Le Samourai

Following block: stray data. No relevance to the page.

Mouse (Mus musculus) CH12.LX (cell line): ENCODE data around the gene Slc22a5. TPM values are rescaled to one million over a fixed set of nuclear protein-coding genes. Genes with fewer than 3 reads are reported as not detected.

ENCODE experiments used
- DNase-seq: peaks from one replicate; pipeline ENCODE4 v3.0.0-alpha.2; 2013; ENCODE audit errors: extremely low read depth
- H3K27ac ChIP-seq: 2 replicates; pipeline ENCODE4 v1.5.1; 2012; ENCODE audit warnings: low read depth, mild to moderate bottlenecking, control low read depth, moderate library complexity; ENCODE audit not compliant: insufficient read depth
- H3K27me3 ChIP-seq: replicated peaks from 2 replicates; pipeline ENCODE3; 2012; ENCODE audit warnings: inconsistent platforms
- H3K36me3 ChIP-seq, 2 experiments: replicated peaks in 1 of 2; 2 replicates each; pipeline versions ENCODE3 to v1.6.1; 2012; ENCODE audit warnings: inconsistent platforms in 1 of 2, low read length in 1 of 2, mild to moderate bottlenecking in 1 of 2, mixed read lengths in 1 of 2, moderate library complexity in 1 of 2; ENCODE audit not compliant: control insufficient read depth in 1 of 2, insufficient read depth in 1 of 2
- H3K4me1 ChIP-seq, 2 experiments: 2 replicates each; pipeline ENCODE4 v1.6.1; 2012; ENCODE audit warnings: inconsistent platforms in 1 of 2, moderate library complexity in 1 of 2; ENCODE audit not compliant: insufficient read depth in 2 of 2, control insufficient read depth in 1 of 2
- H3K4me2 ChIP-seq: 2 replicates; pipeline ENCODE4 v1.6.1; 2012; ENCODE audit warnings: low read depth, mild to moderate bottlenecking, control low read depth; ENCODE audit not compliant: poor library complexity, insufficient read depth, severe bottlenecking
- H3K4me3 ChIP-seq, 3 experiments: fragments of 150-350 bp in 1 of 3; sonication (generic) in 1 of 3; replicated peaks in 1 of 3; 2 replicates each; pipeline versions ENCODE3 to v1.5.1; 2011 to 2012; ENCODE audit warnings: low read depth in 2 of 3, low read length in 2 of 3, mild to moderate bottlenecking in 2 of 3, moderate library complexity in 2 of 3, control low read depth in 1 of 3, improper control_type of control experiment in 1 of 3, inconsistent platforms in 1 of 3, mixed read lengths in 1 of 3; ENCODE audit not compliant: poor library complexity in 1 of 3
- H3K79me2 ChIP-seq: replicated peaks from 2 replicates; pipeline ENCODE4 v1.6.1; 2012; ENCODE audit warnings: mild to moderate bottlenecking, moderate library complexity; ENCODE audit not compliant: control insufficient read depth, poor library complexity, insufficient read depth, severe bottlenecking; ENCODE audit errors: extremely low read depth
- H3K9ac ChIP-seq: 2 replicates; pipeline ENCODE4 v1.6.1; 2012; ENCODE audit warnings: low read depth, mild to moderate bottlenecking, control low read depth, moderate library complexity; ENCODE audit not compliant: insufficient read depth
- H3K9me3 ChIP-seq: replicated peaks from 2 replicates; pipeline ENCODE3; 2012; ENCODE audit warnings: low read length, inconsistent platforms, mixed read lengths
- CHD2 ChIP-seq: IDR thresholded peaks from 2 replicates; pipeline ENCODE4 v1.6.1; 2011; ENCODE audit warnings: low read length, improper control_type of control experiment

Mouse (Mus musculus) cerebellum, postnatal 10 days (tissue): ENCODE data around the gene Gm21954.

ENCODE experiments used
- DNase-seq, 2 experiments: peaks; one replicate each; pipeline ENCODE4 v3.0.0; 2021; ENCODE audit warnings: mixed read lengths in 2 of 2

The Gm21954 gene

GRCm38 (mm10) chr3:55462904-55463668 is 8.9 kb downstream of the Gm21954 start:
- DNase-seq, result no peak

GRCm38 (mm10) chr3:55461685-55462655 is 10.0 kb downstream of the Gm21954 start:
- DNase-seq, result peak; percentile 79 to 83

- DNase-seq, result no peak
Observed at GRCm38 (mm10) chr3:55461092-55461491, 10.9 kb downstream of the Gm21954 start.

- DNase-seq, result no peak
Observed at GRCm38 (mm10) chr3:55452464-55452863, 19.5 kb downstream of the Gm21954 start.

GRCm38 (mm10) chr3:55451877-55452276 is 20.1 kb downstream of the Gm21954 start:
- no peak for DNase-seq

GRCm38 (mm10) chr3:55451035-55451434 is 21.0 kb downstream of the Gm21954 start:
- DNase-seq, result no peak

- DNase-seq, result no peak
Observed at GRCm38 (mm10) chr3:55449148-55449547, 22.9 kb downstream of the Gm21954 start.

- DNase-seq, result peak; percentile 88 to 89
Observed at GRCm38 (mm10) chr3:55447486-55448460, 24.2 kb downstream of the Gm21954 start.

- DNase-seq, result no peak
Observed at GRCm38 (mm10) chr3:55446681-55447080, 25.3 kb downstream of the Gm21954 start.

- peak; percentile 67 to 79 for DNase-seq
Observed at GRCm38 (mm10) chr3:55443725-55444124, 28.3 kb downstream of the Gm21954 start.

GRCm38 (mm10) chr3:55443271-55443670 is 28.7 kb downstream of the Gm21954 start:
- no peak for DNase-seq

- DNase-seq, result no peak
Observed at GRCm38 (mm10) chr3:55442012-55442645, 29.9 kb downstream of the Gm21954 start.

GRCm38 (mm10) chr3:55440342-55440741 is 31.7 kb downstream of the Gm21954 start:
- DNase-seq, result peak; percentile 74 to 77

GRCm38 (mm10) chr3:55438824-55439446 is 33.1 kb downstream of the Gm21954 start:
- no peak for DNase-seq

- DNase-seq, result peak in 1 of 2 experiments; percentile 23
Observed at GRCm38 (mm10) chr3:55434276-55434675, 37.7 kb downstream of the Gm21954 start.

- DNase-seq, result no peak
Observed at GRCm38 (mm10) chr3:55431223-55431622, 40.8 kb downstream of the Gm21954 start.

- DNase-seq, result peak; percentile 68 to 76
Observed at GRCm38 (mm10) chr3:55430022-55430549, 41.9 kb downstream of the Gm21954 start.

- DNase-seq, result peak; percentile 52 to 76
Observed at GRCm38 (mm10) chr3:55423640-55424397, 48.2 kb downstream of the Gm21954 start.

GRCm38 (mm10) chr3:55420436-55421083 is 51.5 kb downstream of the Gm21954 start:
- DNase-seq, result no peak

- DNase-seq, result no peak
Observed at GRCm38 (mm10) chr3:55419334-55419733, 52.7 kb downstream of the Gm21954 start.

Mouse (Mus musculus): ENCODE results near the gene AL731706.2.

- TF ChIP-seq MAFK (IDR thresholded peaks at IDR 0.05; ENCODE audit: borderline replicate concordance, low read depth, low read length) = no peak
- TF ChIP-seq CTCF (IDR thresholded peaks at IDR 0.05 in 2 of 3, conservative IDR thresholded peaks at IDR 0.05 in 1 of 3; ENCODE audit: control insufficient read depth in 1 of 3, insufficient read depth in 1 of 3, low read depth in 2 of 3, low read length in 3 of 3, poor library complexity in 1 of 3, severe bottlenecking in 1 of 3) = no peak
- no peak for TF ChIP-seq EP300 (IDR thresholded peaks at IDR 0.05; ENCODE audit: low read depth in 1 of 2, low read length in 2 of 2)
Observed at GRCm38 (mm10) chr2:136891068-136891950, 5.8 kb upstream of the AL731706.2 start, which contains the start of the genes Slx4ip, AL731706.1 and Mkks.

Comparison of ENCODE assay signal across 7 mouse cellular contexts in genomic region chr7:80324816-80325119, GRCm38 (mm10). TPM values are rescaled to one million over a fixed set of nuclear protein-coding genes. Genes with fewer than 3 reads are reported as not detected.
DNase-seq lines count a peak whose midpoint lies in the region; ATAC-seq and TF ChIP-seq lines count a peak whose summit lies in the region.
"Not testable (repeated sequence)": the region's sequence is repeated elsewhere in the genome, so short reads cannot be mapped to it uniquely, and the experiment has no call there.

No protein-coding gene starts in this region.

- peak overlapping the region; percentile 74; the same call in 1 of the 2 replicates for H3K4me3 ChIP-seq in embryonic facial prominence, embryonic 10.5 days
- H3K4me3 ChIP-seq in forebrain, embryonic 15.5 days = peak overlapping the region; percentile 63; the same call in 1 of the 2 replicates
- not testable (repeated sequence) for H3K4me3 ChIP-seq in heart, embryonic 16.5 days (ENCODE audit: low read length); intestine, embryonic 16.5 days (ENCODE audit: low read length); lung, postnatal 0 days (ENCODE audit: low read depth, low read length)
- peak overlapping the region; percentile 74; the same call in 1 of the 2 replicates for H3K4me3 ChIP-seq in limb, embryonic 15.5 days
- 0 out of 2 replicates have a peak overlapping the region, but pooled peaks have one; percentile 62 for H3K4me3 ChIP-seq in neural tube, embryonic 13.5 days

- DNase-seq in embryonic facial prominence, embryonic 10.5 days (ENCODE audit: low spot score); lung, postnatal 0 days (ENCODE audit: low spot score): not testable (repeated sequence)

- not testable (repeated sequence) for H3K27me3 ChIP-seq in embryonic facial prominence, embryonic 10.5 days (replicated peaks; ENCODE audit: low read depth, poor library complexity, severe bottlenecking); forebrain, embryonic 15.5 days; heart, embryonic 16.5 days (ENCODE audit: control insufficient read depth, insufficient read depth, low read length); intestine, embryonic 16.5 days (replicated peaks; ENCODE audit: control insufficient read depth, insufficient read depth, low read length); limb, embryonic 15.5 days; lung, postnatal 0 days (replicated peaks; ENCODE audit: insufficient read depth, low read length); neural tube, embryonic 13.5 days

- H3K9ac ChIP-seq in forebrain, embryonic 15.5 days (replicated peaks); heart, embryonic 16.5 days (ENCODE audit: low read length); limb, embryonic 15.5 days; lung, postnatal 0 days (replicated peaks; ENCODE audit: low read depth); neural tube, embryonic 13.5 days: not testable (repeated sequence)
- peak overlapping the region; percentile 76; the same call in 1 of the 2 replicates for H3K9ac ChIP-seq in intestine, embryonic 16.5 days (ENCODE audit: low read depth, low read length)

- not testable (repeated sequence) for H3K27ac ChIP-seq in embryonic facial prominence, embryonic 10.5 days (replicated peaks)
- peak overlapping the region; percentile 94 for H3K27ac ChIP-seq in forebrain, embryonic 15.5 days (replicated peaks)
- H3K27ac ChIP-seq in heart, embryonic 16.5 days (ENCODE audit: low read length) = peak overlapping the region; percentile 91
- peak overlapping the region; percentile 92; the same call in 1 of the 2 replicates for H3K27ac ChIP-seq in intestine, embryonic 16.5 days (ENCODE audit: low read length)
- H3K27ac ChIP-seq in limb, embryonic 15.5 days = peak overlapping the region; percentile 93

Made in 1967, Jean-Pierre Melville's Le Samourai was not released in this country until 1972, when it was shown in a version called The Godson. One of the few who noticed it then was Penelope Gilliatt, who wrote in The New Yorker: “Jean-Pierre Melville, elder statesman of the New Wave, born in Paris in 1917 (Melville died in 1973), is the poet of the implacable. In France he is thought of as the most American of the directors, the man who has taken the B picture and the policier to new heights.... The Godson is a sort of meditation on solitude, embodied in a lonely, rigorous mercenary who assassinates to order.... a fascinating and important picture. It is a study of someone who listens all the time and seems to be responding to harmonics beyond most people's range. Odd that it should be possible to give a killer so many of the attributes of the sanctified.... Like Melville, Alain Delon was never as good as this before. The Godson is cold, masterly, without pathos, and not even particularly sympathetic: it has the noble structure of accuracy.”

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